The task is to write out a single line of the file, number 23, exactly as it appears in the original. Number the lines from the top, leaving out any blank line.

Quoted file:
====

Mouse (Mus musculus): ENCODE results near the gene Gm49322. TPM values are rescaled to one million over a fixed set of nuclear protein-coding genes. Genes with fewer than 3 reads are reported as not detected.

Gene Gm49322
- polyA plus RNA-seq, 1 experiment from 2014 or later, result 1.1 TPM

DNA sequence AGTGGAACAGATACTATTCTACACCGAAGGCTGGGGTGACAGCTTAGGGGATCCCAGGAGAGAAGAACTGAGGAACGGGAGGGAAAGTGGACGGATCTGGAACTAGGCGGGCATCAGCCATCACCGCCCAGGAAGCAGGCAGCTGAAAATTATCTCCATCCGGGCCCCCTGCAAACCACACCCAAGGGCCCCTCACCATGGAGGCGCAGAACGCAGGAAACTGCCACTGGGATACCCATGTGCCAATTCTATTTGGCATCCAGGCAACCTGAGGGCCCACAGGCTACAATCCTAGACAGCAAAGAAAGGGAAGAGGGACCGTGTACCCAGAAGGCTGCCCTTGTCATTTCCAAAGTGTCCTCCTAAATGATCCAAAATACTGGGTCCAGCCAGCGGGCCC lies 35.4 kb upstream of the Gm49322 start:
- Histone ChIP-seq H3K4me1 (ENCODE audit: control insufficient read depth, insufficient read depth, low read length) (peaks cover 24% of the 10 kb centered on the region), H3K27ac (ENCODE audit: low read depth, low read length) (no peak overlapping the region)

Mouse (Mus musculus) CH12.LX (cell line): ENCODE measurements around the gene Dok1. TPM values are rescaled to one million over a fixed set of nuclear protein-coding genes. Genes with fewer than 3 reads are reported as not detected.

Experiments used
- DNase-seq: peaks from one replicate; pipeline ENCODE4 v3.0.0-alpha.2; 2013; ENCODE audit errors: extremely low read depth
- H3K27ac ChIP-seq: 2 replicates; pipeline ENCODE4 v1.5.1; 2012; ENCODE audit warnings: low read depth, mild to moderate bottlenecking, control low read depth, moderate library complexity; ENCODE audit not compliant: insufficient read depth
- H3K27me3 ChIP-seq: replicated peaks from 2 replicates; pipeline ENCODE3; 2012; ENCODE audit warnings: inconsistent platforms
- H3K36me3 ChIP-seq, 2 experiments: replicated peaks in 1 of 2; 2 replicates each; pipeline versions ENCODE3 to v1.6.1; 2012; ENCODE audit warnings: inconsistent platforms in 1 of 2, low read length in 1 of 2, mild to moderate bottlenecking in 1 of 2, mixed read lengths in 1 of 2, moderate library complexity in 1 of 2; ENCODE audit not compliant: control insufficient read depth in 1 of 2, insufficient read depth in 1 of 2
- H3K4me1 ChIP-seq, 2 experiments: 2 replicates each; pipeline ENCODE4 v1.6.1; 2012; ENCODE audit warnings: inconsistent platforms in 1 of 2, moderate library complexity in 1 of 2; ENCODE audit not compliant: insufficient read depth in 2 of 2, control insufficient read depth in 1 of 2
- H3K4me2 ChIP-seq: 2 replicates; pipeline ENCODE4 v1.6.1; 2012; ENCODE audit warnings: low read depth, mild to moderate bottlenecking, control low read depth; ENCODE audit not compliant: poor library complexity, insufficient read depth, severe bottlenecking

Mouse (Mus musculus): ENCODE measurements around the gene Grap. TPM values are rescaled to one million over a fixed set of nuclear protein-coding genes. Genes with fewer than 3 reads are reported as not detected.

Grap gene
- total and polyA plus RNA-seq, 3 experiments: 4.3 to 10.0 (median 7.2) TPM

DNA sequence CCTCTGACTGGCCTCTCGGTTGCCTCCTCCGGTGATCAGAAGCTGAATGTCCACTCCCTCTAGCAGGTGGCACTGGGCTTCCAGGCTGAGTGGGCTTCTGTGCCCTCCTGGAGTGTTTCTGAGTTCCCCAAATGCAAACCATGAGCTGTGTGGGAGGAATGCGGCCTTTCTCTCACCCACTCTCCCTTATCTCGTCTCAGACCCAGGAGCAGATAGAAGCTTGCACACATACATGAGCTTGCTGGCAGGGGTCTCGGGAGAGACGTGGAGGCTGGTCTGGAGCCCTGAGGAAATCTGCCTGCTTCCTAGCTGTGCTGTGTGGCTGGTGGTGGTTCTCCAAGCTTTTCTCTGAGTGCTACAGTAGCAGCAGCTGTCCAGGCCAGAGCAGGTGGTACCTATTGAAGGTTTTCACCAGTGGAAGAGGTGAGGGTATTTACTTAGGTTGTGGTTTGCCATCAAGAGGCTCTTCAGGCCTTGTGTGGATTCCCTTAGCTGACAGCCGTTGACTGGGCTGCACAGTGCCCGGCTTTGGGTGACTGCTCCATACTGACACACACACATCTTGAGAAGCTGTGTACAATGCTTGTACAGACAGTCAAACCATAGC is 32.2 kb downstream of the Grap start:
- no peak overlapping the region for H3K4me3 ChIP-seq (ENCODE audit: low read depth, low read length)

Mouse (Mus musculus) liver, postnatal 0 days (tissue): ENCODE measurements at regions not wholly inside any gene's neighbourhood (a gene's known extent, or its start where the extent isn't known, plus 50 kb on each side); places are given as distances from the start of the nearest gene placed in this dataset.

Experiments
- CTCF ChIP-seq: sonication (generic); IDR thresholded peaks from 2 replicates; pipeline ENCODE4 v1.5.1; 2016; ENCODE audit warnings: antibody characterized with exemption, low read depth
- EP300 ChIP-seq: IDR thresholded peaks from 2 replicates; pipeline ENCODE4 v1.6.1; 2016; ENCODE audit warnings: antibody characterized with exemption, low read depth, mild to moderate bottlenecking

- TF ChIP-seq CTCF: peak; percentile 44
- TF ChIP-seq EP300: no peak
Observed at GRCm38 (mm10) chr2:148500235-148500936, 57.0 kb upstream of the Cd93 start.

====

- TF ChIP-seq CTCF: peak; percentile 44